Are You Going Too Slow On Speeding Ahead?

The argument in favor of faster production equipment may seem like a case that doesn’t have to be made. In manufacturing, speed is good.

Columns From: 3/5/2007 Modern Machine Shop, ,

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Peter Zelinski

The argument in favor of faster production equipment may seem like a case that doesn’t have to be made. In manufacturing, speed is good. Yet many shops resist making that investment until long after the new equipment could have been not only paying its way, but also moving the shop forward.
The danger lies in assuming the visible is all there is. Today you are meeting production and delivery demands, and turning a profit doing so. Does that mean you’re succeeding? By obvious measures, yes. But in the realm of the non-obvious, could there be additional savings to realize, or opportunities that are going unmet?

A recent survey found a link between faster equipment and better business performance. Reading between the lines of this finding, it seems safe to imagine that many of the respondents were surprised to discover just how significant the fast equipment proved to be. Speed potentially offers various benefits at once. Here are some thoughts:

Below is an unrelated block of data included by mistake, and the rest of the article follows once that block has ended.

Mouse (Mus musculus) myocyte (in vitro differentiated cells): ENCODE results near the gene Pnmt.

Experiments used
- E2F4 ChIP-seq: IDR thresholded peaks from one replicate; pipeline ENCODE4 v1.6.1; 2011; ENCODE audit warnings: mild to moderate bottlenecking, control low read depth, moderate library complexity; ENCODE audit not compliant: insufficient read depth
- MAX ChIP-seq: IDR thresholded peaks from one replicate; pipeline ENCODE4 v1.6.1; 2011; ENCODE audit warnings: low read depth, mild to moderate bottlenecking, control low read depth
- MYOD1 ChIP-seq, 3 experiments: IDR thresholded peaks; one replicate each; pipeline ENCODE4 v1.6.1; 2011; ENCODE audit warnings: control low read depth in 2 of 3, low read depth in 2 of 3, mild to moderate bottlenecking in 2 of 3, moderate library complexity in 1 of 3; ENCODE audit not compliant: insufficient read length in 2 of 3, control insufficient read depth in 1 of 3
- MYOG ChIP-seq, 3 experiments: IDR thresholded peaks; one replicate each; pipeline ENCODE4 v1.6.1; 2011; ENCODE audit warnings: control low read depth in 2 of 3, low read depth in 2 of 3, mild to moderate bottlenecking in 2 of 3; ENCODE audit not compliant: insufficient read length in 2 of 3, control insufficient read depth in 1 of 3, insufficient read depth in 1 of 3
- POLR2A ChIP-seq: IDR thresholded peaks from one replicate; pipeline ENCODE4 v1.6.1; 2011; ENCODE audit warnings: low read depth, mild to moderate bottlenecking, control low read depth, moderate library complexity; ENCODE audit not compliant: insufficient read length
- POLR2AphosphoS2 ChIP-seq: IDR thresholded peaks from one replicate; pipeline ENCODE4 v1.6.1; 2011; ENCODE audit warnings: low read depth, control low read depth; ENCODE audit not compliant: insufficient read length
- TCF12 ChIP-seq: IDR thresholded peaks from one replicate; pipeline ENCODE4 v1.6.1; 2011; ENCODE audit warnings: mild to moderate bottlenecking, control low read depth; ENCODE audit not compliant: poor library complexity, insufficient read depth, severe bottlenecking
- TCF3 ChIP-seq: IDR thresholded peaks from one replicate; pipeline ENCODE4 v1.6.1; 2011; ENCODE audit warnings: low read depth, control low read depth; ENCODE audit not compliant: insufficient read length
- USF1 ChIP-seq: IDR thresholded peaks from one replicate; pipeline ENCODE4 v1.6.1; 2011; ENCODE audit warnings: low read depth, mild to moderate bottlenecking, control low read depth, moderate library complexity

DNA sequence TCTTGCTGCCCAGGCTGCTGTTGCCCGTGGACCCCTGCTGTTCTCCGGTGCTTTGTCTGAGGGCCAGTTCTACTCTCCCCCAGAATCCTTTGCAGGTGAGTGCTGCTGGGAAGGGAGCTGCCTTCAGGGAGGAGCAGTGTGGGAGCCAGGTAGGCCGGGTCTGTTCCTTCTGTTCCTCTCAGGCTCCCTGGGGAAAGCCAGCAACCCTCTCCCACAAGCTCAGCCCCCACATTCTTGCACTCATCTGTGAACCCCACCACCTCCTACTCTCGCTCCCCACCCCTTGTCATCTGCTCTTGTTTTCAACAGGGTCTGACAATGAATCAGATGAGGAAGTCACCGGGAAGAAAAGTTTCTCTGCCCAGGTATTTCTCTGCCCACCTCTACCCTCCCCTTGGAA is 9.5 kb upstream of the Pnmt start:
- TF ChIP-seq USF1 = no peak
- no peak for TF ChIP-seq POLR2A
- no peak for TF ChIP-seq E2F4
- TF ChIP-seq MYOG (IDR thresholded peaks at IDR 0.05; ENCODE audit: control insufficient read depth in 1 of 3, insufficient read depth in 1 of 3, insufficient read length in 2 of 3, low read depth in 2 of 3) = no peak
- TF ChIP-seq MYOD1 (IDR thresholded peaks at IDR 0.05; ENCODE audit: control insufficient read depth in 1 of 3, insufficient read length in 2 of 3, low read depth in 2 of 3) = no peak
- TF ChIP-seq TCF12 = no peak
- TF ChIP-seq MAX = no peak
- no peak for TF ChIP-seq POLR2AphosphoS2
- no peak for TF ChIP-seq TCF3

1. It can make the part cheaper. Making more units in a fixed amount of time can reduce each unit’s share of the fixed costs.
  2. Inventory can shrink because faster and more responsive production lets the shop keep fewer finished parts on hand.
  3. The shop may find it can compete in a different game—courting customers it once would have avoided because the lead time requirements seemed too intense.
  4. Current customers will eventually ask for tighter lead times, too. Getting up to speed today lets the shop get ready in advance.
  5. How much goodwill do heroes enjoy? The shop that can speed through a sudden run of parts may provide the solution to a customer’s emergency. A steady flow of non-emergency work may result.

All of these benefits build on the original benefits the shop was seeking with speed—namely, the chance to safeguard the shop’s existing success by machining the current work a little faster, while freeing up capacity with which to take on more work.

Today, many shops are busy after enduring leaner years in the recent past. A lot of these shops used the lean period to go lean themselves. Unable to justify new equipment at that time, they reengineered their practices and processes to get inefficiencies out of the way. Now, the shop that has improved its use of existing resources in this way is in a particularly good position to realize the benefits of newer and more responsive equipment. The shop that once went lean may be ready to go lean and mean today.

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